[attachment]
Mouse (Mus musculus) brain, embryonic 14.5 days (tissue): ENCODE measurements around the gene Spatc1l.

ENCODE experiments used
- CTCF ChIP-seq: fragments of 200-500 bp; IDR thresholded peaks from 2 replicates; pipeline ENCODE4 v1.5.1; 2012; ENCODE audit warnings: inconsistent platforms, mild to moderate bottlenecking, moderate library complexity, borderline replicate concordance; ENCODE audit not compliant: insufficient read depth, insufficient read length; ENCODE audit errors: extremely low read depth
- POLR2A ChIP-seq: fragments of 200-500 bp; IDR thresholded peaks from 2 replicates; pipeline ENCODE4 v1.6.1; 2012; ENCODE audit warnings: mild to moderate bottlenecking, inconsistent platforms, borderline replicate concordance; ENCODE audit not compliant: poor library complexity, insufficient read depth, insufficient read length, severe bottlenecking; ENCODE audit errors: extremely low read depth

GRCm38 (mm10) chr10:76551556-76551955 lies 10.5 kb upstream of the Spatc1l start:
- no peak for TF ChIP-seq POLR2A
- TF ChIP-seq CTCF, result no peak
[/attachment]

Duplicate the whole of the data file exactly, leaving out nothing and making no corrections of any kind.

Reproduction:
Mouse (Mus musculus) brain, embryonic 14.5 days (tissue): ENCODE measurements around the gene Spatc1l.

ENCODE experiments used
- CTCF ChIP-seq: fragments of 200-500 bp; IDR thresholded peaks from 2 replicates; pipeline ENCODE4 v1.5.1; 2012; ENCODE audit warnings: inconsistent platforms, mild to moderate bottlenecking, moderate library complexity, borderline replicate concordance; ENCODE audit not compliant: insufficient read depth, insufficient read length; ENCODE audit errors: extremely low read depth
- POLR2A ChIP-seq: fragments of 200-500 bp; IDR thresholded peaks from 2 replicates; pipeline ENCODE4 v1.6.1; 2012; ENCODE audit warnings: mild to moderate bottlenecking, inconsistent platforms, borderline replicate concordance; ENCODE audit not compliant: poor library complexity, insufficient read depth, insufficient read length, severe bottlenecking; ENCODE audit errors: extremely low read depth

GRCm38 (mm10) chr10:76551556-76551955 lies 10.5 kb upstream of the Spatc1l start:
- no peak for TF ChIP-seq POLR2A
- TF ChIP-seq CTCF, result no peak